About 10,000 policymakers, private sector and civil society representatives, journalists, and academics are expected to attend the Annual Meetings, which are set to take place on September 23–24.

In an interview, Reza Moghadam, Director of the IMF’s Strategy, Policy, and Review Department, discusses the issues that are likely to receive most attention at the meetings. Continue reading

Global Challenges, Global Solutions


By iMFdirect

The IMF-World Bank Spring Meetings are upon us here in Washington DC.

With global challenges that require global solutions—the theme of the meetings—IMF Managing Director Dominique Strauss-Kahn reminds us that this is “not the time for complacency.”

Government ministers and officials, members of civil society organizations, journalists, and others are flocking to Washington DC this week to discuss and decide on key issues facing the global economy. Continue reading

Today’s Bounty, Tomorrow’s Promise: Better Policies to Manage Natural Resources


By Leslie Lipschitz

(Version in Español | Français | عربي )

Countries rich in natural resources are often looked at with envy: they face few financial constraints and that should speed their development path. But the reality is less rosy.
Countries with an abundance of natural resources—typically oil, gas or minerals—have, on average, performed less well than comparable non-resource rich countries.

That raises one of the perennial questions in economic policymaking. How to manage the economic and social challenges that stem from resource wealth? Or, to borrow the words of Professor Thorvaldur Gylfason (University of Iceland), how to prevent “nature’s bounty” from “becoming the curse of the common people”? Continue reading

Listening to Voices: The IMF’s Dialogue with Civil Society


By Caroline Atkinson

The IMF has made a concerted effort to engage more actively with civil society organizations in recent years. This is part of a broader effort to be more transparent and accountable to the broader public in our member countries.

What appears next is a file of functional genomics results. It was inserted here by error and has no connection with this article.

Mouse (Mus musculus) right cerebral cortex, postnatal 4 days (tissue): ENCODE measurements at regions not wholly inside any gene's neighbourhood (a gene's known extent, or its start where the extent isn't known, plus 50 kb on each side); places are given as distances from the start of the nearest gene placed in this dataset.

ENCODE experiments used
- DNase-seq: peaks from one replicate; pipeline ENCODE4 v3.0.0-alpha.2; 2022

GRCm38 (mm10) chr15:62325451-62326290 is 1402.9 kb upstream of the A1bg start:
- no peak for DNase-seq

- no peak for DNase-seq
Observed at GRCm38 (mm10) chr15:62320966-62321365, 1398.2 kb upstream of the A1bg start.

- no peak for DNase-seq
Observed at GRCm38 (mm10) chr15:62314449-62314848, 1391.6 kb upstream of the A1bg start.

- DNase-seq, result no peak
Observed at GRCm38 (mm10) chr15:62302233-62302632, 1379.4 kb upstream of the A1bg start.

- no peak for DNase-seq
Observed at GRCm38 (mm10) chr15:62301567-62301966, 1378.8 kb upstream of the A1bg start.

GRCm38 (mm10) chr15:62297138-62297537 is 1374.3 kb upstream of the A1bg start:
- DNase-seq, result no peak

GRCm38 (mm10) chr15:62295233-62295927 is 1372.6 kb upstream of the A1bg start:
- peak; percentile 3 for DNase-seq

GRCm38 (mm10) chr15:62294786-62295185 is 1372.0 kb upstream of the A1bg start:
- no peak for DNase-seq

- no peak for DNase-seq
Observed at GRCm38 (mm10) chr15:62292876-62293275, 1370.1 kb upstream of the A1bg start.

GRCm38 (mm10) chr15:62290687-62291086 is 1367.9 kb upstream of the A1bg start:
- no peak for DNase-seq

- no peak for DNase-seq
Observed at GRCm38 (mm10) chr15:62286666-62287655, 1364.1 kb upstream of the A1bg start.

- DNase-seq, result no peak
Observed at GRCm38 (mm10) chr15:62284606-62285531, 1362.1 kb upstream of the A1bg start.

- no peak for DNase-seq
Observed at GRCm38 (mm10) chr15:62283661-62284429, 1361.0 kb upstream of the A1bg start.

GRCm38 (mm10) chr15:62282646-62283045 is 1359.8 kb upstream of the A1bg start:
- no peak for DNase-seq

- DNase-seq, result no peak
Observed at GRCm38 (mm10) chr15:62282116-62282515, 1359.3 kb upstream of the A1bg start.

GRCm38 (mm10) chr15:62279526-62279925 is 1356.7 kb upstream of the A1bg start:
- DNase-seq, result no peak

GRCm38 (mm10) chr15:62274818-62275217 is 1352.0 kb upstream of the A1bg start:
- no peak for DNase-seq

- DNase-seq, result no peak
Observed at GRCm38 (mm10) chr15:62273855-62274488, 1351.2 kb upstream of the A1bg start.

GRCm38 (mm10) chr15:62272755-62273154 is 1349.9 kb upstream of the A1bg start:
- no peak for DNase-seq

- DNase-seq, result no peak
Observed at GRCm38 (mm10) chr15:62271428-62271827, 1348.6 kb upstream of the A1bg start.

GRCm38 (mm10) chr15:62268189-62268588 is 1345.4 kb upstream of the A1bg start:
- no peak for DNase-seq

So, an emphasis on change at the 2010 IMF-World Bank Annual Meetings provided the perfect opportunity to break new ground in our relationship with civil society. Continue reading

The Priority of Growth and Jobs—the IMF’s Dialogue with the Unions


By Dominique Strauss-Kahn

I had the pleasure of addressing the 2nd World Congress of the International Trade Union Confederation (ITUC) in Vancouver a couple of weeks ago, and participating in a panel debate. I also met privately with some key union leaders.

For me, three main points emerged.

First, I was confirmed in my belief that, for the IMF, our interaction with the labor movement is extremely valuable. We make it a point to meet with unions, including in the context of our lending programs. Over the past few years, I have personally met international trade union leaders four times—on the eve of important G-20 meetings—as well as with individual union leaders. So the labor movement has a lot of influence on the way we work—even if they do not always think so.

Continue reading